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Classical Chinese

The four uses of 之 in Literary Chinese

If you look at a Literary Chinese text, you’ll almost certainly see the character 之 (zhī) all over the place. This character has four main functions in the classical language.

1. As a particle to mark modifiers

This if just a fancy way of saying that 之 is a possessive particle. If you’re familiar with modern Mandarin, then you can understand the literary 之 in exactly the same way as the modern 的 (de). Remembering the key rule of “what precedes modifies what follows", have a look at these examples:

  • 孔子*之*道 (kǒng zǐ *zhī* dào) [confucius - *'s* - way]
    • Here, 之 is acting like apostrophe s in English: “Confucius’ Way”, or “The Way of Confucius”.
  • 明教*之*猶 (míng jiào *zhī* yóu) [understand - education - *'s* - strategy/path]
    • Again 之works like “of” in English with the positions reversed: “The overall aim of understanding education”.
  • 2. As a direct object pronoun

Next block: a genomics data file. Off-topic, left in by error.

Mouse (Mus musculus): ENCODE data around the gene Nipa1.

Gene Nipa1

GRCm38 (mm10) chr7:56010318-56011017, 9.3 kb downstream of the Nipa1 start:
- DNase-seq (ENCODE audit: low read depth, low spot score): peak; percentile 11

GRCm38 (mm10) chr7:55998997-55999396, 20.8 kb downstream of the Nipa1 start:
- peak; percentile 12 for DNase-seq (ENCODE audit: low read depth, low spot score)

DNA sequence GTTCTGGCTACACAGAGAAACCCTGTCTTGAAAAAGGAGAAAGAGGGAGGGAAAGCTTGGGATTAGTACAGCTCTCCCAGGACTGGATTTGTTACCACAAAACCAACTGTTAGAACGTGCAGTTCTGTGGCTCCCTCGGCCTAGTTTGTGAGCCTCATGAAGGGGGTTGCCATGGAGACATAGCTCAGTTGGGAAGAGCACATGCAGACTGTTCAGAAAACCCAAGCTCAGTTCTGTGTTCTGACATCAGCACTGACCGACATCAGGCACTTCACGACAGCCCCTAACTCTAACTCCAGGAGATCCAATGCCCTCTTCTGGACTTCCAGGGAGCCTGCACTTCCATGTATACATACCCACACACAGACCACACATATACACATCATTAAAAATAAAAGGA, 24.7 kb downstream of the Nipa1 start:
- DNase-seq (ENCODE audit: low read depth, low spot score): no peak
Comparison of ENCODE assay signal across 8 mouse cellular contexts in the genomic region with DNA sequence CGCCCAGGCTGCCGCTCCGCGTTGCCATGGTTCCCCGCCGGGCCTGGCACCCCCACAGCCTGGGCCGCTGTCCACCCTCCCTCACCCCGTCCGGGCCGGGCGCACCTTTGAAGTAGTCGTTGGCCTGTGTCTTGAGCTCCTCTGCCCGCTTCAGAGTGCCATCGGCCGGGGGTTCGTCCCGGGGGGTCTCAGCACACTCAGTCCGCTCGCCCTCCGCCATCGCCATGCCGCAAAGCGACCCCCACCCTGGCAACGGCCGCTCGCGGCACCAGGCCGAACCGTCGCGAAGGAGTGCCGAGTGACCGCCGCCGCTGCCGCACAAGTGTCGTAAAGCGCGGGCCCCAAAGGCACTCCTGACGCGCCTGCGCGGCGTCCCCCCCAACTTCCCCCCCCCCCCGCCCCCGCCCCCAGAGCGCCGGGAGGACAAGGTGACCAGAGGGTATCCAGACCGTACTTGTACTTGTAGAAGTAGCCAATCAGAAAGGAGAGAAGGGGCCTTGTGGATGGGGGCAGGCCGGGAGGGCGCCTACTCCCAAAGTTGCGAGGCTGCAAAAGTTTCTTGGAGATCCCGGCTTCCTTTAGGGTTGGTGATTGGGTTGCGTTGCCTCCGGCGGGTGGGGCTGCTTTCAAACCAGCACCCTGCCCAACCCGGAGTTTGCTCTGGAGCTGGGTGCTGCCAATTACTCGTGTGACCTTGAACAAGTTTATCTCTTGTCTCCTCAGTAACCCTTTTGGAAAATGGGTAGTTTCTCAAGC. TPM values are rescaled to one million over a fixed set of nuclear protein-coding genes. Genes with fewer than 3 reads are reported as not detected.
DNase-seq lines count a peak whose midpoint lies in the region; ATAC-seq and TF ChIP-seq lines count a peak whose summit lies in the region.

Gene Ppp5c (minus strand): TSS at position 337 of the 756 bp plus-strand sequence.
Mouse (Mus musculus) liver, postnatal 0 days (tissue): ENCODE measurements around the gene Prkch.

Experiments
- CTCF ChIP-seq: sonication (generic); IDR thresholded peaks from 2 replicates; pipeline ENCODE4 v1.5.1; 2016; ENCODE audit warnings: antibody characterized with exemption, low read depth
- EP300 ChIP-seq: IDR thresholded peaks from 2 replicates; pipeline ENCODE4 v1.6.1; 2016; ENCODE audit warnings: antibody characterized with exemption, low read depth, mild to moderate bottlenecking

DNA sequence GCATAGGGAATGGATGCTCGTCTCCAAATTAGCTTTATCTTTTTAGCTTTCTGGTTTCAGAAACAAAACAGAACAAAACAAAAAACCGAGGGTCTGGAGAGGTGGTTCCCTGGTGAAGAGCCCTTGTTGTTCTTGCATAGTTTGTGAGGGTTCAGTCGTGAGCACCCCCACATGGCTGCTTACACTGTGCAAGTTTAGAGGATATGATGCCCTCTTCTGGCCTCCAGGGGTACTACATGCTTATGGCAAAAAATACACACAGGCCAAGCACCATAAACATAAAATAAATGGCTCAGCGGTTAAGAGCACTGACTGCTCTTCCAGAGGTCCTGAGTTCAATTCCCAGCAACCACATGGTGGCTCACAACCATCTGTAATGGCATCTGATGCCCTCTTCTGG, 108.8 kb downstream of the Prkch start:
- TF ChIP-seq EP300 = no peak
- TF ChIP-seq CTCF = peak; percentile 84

The second most common use of 之 in Literary Chinese is as a generic direct object pronoun, i.e. things like “it”, “him”, “her” and “them” in English. Examples:

  • 食*之* (shí *zhī*) [eat - *it*]
  • 學而時習*之* (xué ér shí xí *zhī*) [study - and - timely - familiar - *it*]
    • Here 之 is the object of the sentence, taking the action of the verb: “To study and in time master it".
  • 3. As a demonstrative pronoun

    This is almost the same as function #2: 之 can express meanings like “this”, “these” and “those”. Some examples:

  • 食*之* (shí *zhī*) [eat - *this*]
    • We can actually re-use this example, as it’s a bit ambiguous. It could also mean “Eat this".
  • *之*國之王 (*zhī* guó zhī wáng) [*this* - country - 's - king]
    • Two examples in one! Here, the first 之 is a demonstrative pronoun, and the second is a particle. The phrase reads “The king of this country”.
  • 4. As a verb meaning “go to”

    A slightly more unusual use of 之 is as a verb. It always means to go to a location or arrive somewhere; it can’t express " to leave” or “going away”.

  • *之*國見王 (*zhī* guó jiàn wáng) [*go to* - capital - see - king]
    • This phrase could be translated as “to go to the capital to see the king”.
  • Other resources

    Contact me: mhg@eastasiastudent.net